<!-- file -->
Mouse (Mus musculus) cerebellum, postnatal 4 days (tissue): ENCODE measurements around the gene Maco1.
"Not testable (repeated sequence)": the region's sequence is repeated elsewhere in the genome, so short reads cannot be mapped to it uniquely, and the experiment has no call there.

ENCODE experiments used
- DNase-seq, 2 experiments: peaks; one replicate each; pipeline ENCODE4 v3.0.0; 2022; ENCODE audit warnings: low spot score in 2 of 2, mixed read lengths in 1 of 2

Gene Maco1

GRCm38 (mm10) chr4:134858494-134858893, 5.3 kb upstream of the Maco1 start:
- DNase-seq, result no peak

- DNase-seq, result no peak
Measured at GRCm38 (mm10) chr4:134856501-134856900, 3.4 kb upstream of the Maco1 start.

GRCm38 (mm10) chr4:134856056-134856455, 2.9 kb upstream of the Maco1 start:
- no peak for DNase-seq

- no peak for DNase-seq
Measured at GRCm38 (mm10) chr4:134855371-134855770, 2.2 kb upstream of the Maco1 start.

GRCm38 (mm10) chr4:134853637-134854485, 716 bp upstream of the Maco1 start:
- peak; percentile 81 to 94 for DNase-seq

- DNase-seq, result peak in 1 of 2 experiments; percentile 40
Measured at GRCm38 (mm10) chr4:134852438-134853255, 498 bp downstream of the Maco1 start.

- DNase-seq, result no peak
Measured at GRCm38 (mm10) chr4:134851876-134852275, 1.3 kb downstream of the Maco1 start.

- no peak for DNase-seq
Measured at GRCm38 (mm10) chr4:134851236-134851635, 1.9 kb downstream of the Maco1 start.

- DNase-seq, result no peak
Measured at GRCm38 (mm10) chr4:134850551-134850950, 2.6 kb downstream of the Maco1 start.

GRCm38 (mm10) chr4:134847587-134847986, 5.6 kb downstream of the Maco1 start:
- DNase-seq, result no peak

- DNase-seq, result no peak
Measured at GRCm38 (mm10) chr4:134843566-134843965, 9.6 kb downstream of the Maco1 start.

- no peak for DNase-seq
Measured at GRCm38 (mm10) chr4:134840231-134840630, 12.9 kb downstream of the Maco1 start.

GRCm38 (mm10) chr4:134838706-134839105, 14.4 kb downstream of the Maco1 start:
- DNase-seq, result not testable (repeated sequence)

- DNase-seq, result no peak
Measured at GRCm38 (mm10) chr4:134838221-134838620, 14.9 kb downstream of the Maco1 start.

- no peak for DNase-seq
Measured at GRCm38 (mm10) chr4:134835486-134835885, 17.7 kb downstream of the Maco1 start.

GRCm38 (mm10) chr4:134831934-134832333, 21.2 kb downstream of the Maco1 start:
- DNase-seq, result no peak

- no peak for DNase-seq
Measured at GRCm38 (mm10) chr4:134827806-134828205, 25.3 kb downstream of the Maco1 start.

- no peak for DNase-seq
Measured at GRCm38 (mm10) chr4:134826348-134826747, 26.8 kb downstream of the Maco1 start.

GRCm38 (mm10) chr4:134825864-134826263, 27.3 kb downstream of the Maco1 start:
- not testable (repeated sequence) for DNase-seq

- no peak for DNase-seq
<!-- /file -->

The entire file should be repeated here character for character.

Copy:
Mouse (Mus musculus) cerebellum, postnatal 4 days (tissue): ENCODE measurements around the gene Maco1.
"Not testable (repeated sequence)": the region's sequence is repeated elsewhere in the genome, so short reads cannot be mapped to it uniquely, and the experiment has no call there.

ENCODE experiments used
- DNase-seq, 2 experiments: peaks; one replicate each; pipeline ENCODE4 v3.0.0; 2022; ENCODE audit warnings: low spot score in 2 of 2, mixed read lengths in 1 of 2

Gene Maco1

GRCm38 (mm10) chr4:134858494-134858893, 5.3 kb upstream of the Maco1 start:
- DNase-seq, result no peak

- DNase-seq, result no peak
Measured at GRCm38 (mm10) chr4:134856501-134856900, 3.4 kb upstream of the Maco1 start.

GRCm38 (mm10) chr4:134856056-134856455, 2.9 kb upstream of the Maco1 start:
- no peak for DNase-seq

- no peak for DNase-seq
Measured at GRCm38 (mm10) chr4:134855371-134855770, 2.2 kb upstream of the Maco1 start.

GRCm38 (mm10) chr4:134853637-134854485, 716 bp upstream of the Maco1 start:
- peak; percentile 81 to 94 for DNase-seq

- DNase-seq, result peak in 1 of 2 experiments; percentile 40
Measured at GRCm38 (mm10) chr4:134852438-134853255, 498 bp downstream of the Maco1 start.

- DNase-seq, result no peak
Measured at GRCm38 (mm10) chr4:134851876-134852275, 1.3 kb downstream of the Maco1 start.

- no peak for DNase-seq
Measured at GRCm38 (mm10) chr4:134851236-134851635, 1.9 kb downstream of the Maco1 start.

- DNase-seq, result no peak
Measured at GRCm38 (mm10) chr4:134850551-134850950, 2.6 kb downstream of the Maco1 start.

GRCm38 (mm10) chr4:134847587-134847986, 5.6 kb downstream of the Maco1 start:
- DNase-seq, result no peak

- DNase-seq, result no peak
Measured at GRCm38 (mm10) chr4:134843566-134843965, 9.6 kb downstream of the Maco1 start.

- no peak for DNase-seq
Measured at GRCm38 (mm10) chr4:134840231-134840630, 12.9 kb downstream of the Maco1 start.

GRCm38 (mm10) chr4:134838706-134839105, 14.4 kb downstream of the Maco1 start:
- DNase-seq, result not testable (repeated sequence)

- DNase-seq, result no peak
Measured at GRCm38 (mm10) chr4:134838221-134838620, 14.9 kb downstream of the Maco1 start.

- no peak for DNase-seq
Measured at GRCm38 (mm10) chr4:134835486-134835885, 17.7 kb downstream of the Maco1 start.

GRCm38 (mm10) chr4:134831934-134832333, 21.2 kb downstream of the Maco1 start:
- DNase-seq, result no peak

- no peak for DNase-seq
Measured at GRCm38 (mm10) chr4:134827806-134828205, 25.3 kb downstream of the Maco1 start.

- no peak for DNase-seq
Measured at GRCm38 (mm10) chr4:134826348-134826747, 26.8 kb downstream of the Maco1 start.

GRCm38 (mm10) chr4:134825864-134826263, 27.3 kb downstream of the Maco1 start:
- not testable (repeated sequence) for DNase-seq

- no peak for DNase-seq